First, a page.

Fewer vs Less: What’s The Difference?

Fewer vs Less

Fewer vs Less: What’s the Difference?

The words fewer and less are two commonly misused words. Even though they don’t look or sound the same, many people use them incorrectly. Don’t get confused! In this blog post: Fewer vs Less: What’s the Difference, I’ll give you a few tips to help you understand the difference.

Fewer:

The word fewer is defined as: a smaller number of persons or things. One example would be:

There are fewer students in the halls today.

Or:

The recipe made fewer cookies today than it did last time.

Hint: Use fewer when you discuss things you can count.

rocks, scissors, flowers, dogs, chairs, houses, cows, cars, people, proofreaders

Less:

The word less is defined as: of reduced size, extent, or degree; more limited in quantity. One example would be:

We have less time today than we did yesterday.

Or:

Why does that house cost so much less money than the other one?

Hint: Use less when you discuss things you cannot count.

time, water, honey, flour, love, carpet, air, snow, shopping, dirt, grass, syrup, ink

Pop Quiz

Ok, let’s try a few and see if you can figure out the correct word to use.

  1.  I’m going to the “15 items or  __________” checkout lane.
  2. There’s so much __________ time to play these days.
  3. There are __________ cats than dogs.
  4. He earns __________ money than she does.
  5. Next time put __________ honey on your toast.
  6. My town has  __________ citizens than your town does.
  7. Our mountains received __________ snow this year than last year.
  8. My garden has __________ weeds now, because I weeded all morning.
  9. She earned __________ medals than he did.
  10. There’s __________ time to relax in the summer; we need to schedule __________ activities and spend __________  money on time wasters.

How’d you do? Check your answers:

  1. fewer
  2. less
  3. fewer
  4. less
  5. less
  6. fewer
  7. less
  8. fewer
  9. fewer
  10. less, fewer, less

Whew! You made it! Congratulations! You are now an expert of fewer and less!

Do you need something to help you remember? Click HERE for your free download of the above graphic.

Do you need a proofreader? Click HERE for more information on my proofreading services.

School’s In–Do I Meet the Principle or Principal?

Principle or Principal

Is It Principle or Principal?

This is a tricky one! The words principle and principal are spelled so similarly that it can be difficult to remember which is which. I often find these two words mixed up when I’m proofreading. So, is it principle or principal? Keep reading and I’ll give you some tips on how to figure that out!

Principle:

The word principle is defined as: rule of action or conduct; a fundamental doctrine or tenet. It is often use in connection with moral, or between right and wrong.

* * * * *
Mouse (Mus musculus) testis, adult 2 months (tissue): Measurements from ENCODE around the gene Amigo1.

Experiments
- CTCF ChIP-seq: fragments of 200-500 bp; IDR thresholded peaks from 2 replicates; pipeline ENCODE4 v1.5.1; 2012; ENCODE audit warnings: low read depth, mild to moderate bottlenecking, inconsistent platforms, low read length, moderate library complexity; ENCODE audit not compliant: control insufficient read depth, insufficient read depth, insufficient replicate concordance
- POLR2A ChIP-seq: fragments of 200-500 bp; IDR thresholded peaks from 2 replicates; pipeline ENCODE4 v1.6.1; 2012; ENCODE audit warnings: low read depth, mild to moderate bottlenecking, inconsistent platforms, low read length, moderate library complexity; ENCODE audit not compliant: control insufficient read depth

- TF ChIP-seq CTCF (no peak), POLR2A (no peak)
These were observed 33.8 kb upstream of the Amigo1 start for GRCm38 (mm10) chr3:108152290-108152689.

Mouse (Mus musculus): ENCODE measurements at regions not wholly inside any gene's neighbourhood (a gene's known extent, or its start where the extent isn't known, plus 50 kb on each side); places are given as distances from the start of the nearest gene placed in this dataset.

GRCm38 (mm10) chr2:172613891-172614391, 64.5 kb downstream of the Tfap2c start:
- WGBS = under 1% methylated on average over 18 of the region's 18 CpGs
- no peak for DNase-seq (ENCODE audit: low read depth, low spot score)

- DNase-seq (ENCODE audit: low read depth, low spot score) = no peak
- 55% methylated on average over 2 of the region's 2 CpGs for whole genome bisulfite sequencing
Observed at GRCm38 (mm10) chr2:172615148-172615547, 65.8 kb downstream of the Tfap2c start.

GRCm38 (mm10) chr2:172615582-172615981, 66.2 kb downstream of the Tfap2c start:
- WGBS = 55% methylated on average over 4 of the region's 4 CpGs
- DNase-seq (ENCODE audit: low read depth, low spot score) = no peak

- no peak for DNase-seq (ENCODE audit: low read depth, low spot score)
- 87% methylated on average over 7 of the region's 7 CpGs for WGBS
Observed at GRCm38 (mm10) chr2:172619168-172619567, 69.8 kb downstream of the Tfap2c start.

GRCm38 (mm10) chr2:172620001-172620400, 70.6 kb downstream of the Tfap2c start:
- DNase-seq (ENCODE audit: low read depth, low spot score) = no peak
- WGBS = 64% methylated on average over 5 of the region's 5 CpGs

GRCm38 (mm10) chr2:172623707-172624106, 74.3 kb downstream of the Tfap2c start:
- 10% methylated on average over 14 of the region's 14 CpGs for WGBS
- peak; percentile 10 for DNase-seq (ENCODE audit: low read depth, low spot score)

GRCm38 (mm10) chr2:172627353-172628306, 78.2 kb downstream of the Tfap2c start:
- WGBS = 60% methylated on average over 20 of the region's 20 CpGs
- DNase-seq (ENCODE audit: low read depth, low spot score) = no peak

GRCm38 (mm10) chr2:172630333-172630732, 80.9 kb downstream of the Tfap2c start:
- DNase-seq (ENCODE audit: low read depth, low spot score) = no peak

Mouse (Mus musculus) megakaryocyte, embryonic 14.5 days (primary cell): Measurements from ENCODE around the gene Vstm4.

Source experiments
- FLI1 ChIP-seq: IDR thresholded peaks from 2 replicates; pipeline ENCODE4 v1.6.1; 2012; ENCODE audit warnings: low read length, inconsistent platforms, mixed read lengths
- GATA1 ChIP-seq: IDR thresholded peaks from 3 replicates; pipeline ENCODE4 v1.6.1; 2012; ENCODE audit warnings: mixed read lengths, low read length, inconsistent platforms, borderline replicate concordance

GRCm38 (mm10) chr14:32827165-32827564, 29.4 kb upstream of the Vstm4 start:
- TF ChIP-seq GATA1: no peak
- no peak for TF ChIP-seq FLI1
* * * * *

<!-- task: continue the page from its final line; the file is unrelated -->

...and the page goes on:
The teacher’s principles reminded the kids to treat each other kindly.

Or: 

One principle of the company is to have a good work ethic.

Think of it as a rule or a code of conduct.

 

Principal:

The word principal is defined as: chief or head, particularly of a school. It could also be used as an adjective meaning first or highest in rank, importance, or value. One example would be:

Bummer. I got sent to the principal’s office.

Or:

The principal ingredient in the cookies is chocolate chips.

The easiest way to remember this is to look at the end of the word–pal. The principal is your “pal!”

 

Pop Quiz:

Ok, let’s try a few and see if you can figure out the correct word to use.

  1. Where is  the __________ car parked?
  2. My school’s __________ is so friendly!
  3. What are the company’s __________ ? 
  4. Is the __________ in her offic?
  5. What is the __________ ingredient in her famous recipe?
  6. What are the __________ of the team?
  7. Why is that  __________ important to learn?
  8. You’re right, the __________ is so funny! He makes me laugh.
  9. Which __________ should we implement at today’s conference?
  10. The __________ discussed the school’s __________ with her students. “These __________ will help you in your everyday life,” said the  __________.

Okay, how’d you do?

  1. principal’s
  2. principal
  3. principles
  4. principal
  5. principal
  6. principles
  7. principle
  8. principal
  9. principle
  10. principal, principles, principles, principal

Whew! You made it! Congratulations! You are now an expert at figuring out if it should be principle or principal!

Do you need something to help you remember? Click HERE for your free download of the above graphic.

Do you need a proofreader? Click HERE for more information on my proofreading services.

 

Similar Tips You May Be Interested In:

Everyday vs Every day   There, Their, and They're